Glynis Northwood-Long; Wildlife Officer for MARINElife
Weather: Sunny with good visibility, sea smooth to slight, wind NW 1-3
Black headed gull
Lesser Black-backed Gull
Although the weather was forecast to be cloudy all day, it was a nice surprise to arrive at the ferry terminal with the sun shining and a clear blue sky for the final MARINElife wildlife day trip for this year. I met up with Gill, Martin, Peter, Richard, Alan, Howard and Dave, all members of the Poole unit of the Maritime Volunteer service (MVS) who had booked on this special day trip and soon we were boarding the Liberation.
Condor Liberation (Glynis Northwood-Long)
I made my way up to the viewing deck and as we sailed through Poole Harbour, I introduced myself to other passengers taking advantage of such a glorious morning. We chatted about the variety of birds on Brownsea Island lagoon, where Avocet, Spoonbill and Black tailed Godwit can be found at this time of year. I was also on the lookout for deer that I had seen earlier on the nature reserve's webcam.
We left Poole Harbour, passing Old Harry Rocks and I met with Karen and her young son Jim as I had been in contact with them by email. We chatted about the marine wildlife because on my last trip, I had seen pods of both Bottlenose and Common Dolphin. Although it was a perfect day for sighting, even the sea birds were scarce until we approached Alderney.
Getting closer to Ortac Rock, we could see the Gannet colony with many birds flying around the rock. Several of the Gannet treated the passengers to an aerobatic display as they soared very close to the ship.
We arrived in Guernsey just in time to hear the midday cannon. Whilst the group from MVS decided to catch the bus for a tour of the island or treat themselves to a meal, I opted to stay in the sunshine. I walked along South Esplanade and to the lighthouse at the end of Castle Pier. As I was eating my picnic lunch, I saw a big splash in the water and I thought I caught a glimpse of what might have been a fin. Although I kept watching for several minutes, it didn't reappear.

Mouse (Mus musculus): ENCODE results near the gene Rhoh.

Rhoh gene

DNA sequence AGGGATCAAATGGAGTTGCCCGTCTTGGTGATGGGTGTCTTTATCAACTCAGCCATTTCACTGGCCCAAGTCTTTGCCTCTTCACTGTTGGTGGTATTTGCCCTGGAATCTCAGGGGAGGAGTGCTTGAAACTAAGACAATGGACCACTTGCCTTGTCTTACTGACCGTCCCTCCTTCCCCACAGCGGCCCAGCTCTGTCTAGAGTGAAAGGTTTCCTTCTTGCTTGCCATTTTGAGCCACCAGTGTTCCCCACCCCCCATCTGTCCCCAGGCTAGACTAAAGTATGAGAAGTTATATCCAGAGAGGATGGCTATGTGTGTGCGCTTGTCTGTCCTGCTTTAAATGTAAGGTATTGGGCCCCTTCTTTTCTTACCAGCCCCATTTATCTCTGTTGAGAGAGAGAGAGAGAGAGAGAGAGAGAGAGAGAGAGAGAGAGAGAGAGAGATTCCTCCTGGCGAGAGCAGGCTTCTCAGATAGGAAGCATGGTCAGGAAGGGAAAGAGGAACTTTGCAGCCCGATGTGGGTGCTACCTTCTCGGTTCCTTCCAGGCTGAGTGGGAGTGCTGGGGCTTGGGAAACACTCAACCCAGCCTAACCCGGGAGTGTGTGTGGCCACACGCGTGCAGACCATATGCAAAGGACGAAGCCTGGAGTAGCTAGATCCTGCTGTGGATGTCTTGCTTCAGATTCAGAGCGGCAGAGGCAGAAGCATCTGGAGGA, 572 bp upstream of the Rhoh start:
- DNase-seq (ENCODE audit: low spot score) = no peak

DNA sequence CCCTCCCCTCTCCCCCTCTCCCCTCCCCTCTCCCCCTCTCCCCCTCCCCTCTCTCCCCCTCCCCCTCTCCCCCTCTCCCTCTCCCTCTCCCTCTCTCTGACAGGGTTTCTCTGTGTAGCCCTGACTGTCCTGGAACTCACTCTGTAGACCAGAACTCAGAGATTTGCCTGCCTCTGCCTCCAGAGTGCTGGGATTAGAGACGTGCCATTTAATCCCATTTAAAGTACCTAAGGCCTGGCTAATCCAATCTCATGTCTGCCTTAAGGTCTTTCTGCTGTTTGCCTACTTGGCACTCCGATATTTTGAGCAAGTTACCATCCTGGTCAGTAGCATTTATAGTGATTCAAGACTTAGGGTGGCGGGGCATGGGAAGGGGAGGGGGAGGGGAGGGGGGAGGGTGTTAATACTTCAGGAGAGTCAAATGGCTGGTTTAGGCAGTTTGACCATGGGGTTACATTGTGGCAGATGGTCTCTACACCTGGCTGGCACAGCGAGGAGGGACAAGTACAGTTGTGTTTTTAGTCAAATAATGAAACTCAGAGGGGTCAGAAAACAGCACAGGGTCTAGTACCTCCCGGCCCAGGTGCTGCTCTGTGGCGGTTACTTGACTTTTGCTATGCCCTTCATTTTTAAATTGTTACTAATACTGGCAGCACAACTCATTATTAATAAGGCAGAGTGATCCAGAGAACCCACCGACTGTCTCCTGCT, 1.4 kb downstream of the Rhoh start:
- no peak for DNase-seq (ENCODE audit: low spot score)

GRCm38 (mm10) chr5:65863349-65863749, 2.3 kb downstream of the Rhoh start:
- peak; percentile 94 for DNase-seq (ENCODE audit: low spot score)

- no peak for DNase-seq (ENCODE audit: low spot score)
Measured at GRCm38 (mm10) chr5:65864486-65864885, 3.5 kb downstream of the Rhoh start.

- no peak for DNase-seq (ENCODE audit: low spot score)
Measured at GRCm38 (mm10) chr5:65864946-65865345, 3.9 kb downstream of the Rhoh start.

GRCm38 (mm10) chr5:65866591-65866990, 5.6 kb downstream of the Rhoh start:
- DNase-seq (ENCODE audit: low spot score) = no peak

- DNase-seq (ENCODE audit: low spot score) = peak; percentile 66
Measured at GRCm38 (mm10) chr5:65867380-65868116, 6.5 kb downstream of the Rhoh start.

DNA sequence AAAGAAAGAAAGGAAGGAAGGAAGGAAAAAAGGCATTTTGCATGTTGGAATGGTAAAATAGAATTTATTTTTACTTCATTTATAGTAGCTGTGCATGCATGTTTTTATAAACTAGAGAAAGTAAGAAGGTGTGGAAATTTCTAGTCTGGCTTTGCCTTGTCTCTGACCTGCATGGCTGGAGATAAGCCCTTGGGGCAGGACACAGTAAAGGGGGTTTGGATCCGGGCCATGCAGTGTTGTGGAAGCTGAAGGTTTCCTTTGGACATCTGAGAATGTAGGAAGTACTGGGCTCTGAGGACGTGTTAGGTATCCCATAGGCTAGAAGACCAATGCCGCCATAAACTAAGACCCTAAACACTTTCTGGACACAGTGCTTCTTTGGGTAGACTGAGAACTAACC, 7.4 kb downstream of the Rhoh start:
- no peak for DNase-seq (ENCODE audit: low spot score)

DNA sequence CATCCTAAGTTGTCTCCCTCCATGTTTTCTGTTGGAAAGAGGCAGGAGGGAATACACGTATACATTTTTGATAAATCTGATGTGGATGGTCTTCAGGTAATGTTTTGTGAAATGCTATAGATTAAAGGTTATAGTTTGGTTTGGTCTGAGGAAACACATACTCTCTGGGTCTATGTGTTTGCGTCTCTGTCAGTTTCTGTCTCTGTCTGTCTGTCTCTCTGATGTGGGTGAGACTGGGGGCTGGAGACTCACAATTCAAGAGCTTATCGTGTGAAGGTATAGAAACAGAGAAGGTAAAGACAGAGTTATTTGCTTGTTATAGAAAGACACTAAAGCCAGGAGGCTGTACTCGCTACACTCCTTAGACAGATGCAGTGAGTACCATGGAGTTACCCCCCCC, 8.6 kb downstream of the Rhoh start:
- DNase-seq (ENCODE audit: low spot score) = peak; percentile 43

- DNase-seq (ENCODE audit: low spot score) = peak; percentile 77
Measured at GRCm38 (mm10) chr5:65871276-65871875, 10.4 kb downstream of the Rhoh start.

MVS Volunteers (Glynis Northwood-Long)
Back on the Liberation, many passengers were up on the viewing deck because it was more like summer than early October as the sun shone for most of the day, with higher temperatures than expected for this time of year. I met up with the MVS group on the viewing deck and took a photo of them for their newsletter. I continued to chat with my fellow passengers, who were hopeful of seeing dolphins. One passenger, James, was on the day trip celebrating his birthday, so I treated him to a slice of delicious fruit cake from the Casquets Bistro (I can highly recommend it!).
Once more, approaching Ortac Rock, the Gannet put on another aerial display, with one flying effortlessly just above the viewing deck. One passenger recorded its speed as 34 mph by using an app on his mobile phone! However, for the remainder of the journey, further sea bird sightings were scarce and no cetaceans were seen.
Even the crew had told me that the 'resident' pod of Dolphin had not been seen since the recent storms. Later, as we approached the mainland, those passengers out on deck were treated to a spectacular sight of the sun setting behind Anvil Point.
Sunset (Glynis Northwood-Long)
Thanks to Condor Ferries and the crew of the Condor Liberation for making us welcome on board and for their support to MARINElife. I look forward to our next Wildlife trips with Condor Ferries next year!